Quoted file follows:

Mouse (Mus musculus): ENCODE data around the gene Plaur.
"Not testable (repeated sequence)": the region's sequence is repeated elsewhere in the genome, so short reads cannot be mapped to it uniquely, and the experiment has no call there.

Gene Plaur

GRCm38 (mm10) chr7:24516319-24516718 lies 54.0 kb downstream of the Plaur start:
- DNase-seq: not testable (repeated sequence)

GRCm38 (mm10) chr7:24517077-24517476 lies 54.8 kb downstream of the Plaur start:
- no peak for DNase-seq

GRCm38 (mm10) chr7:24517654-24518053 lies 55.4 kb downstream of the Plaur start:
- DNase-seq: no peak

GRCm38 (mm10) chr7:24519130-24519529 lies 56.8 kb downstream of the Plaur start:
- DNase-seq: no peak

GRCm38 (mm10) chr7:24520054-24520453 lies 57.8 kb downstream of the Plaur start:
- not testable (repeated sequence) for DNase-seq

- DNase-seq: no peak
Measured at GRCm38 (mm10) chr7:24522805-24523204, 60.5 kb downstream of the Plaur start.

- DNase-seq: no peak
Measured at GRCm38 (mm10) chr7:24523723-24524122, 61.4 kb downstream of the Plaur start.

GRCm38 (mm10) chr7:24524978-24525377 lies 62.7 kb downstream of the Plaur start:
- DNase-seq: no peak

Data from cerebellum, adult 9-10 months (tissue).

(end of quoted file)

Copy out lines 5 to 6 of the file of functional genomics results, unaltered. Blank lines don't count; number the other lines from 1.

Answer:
- DNase-seq: not testable (repeated sequence)

GRCm38 (mm10) chr7:24517077-24517476 lies 54.8 kb downstream of the Plaur start: